Hymn of the Week: September 26
by David Sinden,
Organist & Director of Music
St. Peter’s Episcopal Church, Ladue
Hymn 609: “Where cross the crowded ways of life”
Frank Mason North (1850–1935) worked in missions in New York City at the turn of the last century. One of the 1905 Methodist Hymnal editors suggested that North would be ideally suited to write a new missionary hymn.
North had recently preached on a verse from the Parable of the Wedding Banquet: “Go ye therefore into the highways” (Matthew 22:9), and this inspired the hymn, “Where cross the crowded ways of life,” as well.
The hymn, which North titled “A Prayer for the Multitudes,” speaks to the urban reality of life at the turn of the last century, but, as Michael Hawn notes
“The hymn is as current as it was when first written over 100 years ago. We still struggle with the divisiveness resulting from the ‘cries of race and clan.’ Our cities are still ‘haunts of wretchedness and greed’ and places that ‘lure… with greed.’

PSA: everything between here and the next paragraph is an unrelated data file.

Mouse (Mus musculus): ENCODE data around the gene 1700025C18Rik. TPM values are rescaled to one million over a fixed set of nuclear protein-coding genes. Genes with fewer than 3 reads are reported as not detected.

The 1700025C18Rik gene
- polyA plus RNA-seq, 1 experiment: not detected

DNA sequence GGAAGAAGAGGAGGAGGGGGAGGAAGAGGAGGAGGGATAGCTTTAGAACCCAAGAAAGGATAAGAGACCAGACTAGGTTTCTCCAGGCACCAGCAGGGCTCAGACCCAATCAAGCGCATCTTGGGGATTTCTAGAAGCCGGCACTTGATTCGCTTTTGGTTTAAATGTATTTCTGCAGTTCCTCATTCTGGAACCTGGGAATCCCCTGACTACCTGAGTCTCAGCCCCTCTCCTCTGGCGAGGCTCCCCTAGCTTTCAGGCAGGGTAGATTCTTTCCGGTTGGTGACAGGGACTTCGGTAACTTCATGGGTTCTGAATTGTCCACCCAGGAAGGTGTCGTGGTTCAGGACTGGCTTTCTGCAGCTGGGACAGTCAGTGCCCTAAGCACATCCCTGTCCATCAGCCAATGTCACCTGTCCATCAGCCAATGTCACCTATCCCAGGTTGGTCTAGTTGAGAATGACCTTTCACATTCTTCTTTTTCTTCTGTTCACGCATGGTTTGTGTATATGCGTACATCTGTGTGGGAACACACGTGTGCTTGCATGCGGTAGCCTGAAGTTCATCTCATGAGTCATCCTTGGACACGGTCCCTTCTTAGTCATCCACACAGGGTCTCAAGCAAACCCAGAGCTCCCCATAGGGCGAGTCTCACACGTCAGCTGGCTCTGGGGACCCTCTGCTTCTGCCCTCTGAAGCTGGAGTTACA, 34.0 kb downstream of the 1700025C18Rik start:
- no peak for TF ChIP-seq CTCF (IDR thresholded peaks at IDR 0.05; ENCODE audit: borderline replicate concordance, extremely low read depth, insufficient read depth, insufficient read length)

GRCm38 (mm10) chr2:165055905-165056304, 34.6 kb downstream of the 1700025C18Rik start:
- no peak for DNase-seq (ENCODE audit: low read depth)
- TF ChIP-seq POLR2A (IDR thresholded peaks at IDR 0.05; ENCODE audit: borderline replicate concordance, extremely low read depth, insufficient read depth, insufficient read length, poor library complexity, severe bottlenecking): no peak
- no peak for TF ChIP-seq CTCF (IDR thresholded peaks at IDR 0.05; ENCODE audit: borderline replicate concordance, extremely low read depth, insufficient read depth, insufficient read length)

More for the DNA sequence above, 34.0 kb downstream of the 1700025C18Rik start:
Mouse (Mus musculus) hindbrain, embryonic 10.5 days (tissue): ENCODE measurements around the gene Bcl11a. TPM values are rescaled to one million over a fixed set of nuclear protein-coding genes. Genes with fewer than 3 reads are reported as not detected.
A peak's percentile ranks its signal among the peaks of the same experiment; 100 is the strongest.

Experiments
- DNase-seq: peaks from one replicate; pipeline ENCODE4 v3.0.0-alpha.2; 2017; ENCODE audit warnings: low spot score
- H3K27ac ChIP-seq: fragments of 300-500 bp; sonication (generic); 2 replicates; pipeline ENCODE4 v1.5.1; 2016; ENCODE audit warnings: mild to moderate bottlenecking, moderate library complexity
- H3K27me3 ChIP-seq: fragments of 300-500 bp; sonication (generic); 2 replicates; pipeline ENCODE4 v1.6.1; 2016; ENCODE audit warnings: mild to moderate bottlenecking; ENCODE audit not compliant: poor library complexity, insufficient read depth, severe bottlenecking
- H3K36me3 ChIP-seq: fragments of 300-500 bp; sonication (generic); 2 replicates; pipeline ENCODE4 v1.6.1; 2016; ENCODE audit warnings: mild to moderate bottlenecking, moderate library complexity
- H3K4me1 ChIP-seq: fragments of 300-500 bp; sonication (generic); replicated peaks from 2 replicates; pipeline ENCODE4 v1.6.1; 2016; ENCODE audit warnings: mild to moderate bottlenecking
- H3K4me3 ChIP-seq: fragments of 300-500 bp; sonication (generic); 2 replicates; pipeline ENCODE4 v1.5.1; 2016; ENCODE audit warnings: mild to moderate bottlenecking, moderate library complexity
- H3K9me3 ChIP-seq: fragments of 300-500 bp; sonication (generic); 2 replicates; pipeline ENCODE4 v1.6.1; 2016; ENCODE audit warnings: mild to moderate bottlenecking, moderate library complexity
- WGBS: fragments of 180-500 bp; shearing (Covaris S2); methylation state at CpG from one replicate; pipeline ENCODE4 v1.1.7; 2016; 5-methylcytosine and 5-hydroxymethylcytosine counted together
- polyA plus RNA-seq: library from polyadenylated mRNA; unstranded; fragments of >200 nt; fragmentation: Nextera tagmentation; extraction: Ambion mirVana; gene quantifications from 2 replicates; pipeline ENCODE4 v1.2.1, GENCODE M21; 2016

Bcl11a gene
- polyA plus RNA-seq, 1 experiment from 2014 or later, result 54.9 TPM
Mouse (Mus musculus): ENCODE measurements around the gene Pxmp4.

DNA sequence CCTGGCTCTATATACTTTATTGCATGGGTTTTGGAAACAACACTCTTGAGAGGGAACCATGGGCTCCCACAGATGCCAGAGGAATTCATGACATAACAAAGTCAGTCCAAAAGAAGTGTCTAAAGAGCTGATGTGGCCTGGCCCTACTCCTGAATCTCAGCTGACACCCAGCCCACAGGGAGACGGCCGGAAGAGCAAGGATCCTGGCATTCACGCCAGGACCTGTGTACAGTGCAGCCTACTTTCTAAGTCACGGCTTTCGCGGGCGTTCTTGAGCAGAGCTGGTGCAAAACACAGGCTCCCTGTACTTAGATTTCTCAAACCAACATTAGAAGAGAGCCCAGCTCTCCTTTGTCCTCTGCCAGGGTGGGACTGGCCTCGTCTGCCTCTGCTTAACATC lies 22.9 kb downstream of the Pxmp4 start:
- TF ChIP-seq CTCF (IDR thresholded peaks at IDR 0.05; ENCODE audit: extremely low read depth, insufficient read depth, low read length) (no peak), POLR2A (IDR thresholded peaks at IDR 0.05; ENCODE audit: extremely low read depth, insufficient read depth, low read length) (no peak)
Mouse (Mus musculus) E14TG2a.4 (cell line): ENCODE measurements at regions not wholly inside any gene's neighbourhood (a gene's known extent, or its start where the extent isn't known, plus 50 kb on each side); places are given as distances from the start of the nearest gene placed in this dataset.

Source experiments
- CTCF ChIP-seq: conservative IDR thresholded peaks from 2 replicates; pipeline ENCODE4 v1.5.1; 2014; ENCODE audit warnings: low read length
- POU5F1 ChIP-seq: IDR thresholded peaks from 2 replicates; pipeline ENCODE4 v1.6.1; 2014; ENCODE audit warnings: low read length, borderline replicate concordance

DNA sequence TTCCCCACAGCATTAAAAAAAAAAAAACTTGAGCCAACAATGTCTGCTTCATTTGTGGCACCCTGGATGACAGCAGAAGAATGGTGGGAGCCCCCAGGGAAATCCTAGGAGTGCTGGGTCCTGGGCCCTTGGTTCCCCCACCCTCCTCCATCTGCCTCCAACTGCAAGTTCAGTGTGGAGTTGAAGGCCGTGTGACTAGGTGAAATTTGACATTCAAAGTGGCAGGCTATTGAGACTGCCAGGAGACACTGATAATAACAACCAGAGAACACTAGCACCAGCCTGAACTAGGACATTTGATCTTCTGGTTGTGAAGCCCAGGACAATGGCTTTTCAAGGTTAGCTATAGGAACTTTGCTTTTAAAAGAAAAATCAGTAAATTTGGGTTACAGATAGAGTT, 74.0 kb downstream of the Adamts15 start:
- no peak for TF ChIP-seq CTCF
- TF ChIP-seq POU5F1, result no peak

The Episcopalians first encountered this hymn, paired with the hymn tune “Gardiner” in the 1916 Hymnal.
The tune is named for William Gardiner (1770–1853), an amateur musician who played some of the first Beethoven ever heard in England. Gardiner tried to introduce the music of Haydn, Beethoven, and Mozart to the English church and put forth this tune, called “Subject Beethoven,” with a metrical version of Psalm 23. Though the hymn tune never caught on in England, the Lowell Mason helped popularize it in the United States. Finding no Beethoven work on which the melody was based, the editors of the Hymnal 1916 changed the tune name from “Beethoven” to “Gardiner.”
View the hymn as sung in liturgy at St. John’s, Detroit: